I think most people really dislike mosquitoes and if you could do something to remove them from your vicinity then you probably would. Here is one possible solution to that problem: the Amplecta AMT 100.
Since we moved to a house about a year ago I have been looking at different methods of removing mosquitos. There are several options, but most are quite pricey so when I saw this budget mosquito trap I was a bit sceptical, but it I just coulden't resist it and bought one hoping for the best.
Here is my review of it.
Right out of the box it seems to have a fairly sturdy build quality. It is mostly plastic but it seems like a pretty decent thickness. I doubt a few bumps or misshaps will do much damage to it. Looking inside it there is a UV Lamp, and a large fan (looks like something that came right out of a computer case, I was a little surprised at this, but whatever works). The netting that is supposed to catch the bugs also seems pretty fine quality, I've read in some places that the smallest bugs can escape this but most things I want to catch aren't that small, and Im sure this could be modified by placing a finer net around the bag if you really want to catch them too.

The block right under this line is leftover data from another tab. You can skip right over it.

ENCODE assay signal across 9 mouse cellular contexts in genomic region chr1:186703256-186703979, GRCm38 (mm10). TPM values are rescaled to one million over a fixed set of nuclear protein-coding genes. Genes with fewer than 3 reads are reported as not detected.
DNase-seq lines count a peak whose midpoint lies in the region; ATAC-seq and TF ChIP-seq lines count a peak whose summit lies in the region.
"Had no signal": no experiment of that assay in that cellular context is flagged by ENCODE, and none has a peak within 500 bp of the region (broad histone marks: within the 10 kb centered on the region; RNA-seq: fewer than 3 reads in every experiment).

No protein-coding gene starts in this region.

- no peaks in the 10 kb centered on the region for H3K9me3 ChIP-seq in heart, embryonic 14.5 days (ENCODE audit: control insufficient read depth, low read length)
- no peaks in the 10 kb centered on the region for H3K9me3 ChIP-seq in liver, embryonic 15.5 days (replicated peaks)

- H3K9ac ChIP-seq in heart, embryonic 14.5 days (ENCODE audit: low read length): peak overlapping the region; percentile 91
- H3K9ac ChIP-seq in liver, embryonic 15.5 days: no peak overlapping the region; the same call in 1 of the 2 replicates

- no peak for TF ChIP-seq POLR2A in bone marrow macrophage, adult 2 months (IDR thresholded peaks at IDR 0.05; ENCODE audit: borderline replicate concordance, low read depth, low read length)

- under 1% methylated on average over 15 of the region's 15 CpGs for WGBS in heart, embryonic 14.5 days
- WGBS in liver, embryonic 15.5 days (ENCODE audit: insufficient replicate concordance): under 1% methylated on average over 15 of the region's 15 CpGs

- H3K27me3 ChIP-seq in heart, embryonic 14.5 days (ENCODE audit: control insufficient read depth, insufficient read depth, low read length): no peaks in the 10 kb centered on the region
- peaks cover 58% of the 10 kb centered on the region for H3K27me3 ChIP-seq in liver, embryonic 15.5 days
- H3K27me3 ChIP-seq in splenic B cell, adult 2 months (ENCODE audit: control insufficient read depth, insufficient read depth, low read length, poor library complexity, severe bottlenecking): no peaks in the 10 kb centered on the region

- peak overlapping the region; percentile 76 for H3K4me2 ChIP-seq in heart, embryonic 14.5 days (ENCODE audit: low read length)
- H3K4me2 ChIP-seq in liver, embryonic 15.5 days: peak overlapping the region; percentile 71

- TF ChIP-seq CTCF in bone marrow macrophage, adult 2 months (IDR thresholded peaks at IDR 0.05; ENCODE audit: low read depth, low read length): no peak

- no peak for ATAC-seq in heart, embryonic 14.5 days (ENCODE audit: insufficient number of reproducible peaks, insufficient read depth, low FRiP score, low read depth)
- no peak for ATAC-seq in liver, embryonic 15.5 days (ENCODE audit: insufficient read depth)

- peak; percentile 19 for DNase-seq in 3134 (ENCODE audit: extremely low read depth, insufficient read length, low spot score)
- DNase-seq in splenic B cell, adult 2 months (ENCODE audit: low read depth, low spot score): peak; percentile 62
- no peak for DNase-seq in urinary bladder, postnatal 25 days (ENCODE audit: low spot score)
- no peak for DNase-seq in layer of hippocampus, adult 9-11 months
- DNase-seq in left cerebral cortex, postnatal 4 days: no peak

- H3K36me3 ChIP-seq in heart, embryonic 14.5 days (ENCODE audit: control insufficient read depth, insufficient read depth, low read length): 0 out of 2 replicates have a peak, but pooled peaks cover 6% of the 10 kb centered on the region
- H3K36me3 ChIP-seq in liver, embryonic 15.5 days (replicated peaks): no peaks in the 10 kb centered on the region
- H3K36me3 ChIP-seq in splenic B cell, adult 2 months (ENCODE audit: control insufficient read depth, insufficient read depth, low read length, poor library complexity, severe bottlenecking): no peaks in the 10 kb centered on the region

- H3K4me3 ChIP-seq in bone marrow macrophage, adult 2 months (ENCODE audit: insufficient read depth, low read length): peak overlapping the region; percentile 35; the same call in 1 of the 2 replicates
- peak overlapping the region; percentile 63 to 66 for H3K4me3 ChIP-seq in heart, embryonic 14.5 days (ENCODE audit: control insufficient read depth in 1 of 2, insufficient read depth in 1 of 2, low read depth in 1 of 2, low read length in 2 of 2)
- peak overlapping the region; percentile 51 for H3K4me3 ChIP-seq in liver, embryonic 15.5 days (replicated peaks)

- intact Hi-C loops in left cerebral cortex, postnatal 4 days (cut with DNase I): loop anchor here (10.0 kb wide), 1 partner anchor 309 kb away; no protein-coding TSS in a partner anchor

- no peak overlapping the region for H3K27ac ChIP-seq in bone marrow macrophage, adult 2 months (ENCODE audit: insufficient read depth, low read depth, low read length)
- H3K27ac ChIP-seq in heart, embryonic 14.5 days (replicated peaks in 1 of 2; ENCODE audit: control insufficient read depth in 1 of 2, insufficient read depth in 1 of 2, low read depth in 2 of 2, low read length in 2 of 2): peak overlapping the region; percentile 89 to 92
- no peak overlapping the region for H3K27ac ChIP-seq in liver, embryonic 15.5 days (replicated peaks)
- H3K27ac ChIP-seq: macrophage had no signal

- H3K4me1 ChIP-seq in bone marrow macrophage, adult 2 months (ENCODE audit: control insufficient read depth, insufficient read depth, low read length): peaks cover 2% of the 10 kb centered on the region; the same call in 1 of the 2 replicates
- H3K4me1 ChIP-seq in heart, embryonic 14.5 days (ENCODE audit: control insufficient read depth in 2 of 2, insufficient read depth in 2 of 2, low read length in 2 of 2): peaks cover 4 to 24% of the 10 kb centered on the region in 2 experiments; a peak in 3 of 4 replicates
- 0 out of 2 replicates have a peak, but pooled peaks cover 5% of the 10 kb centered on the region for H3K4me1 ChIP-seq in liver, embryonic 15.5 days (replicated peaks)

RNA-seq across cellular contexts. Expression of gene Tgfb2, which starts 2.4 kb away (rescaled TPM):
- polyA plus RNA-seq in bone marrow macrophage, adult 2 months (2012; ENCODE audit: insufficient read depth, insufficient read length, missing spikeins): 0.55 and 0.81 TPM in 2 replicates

The manual is quite thick, but this is basically the only usefull page with instructions. The rest are warnings in various languages.
This was quite easy. There are only 4 things you need to do.
This is really the only thing I or probably anyone else will care about, will it decrease the number of mosquitoes. After installing it last evening it has now been running thought the night, and it has caught quite a few buggs. Ultimatly only time will tell if it will make any real impact, and I will update this post as I test it more, but as you can see from the picture it is catching them with pretty decent success rate.
Here is a picture of the bottom of the net after it had been running for around 12 hours from evening to morning.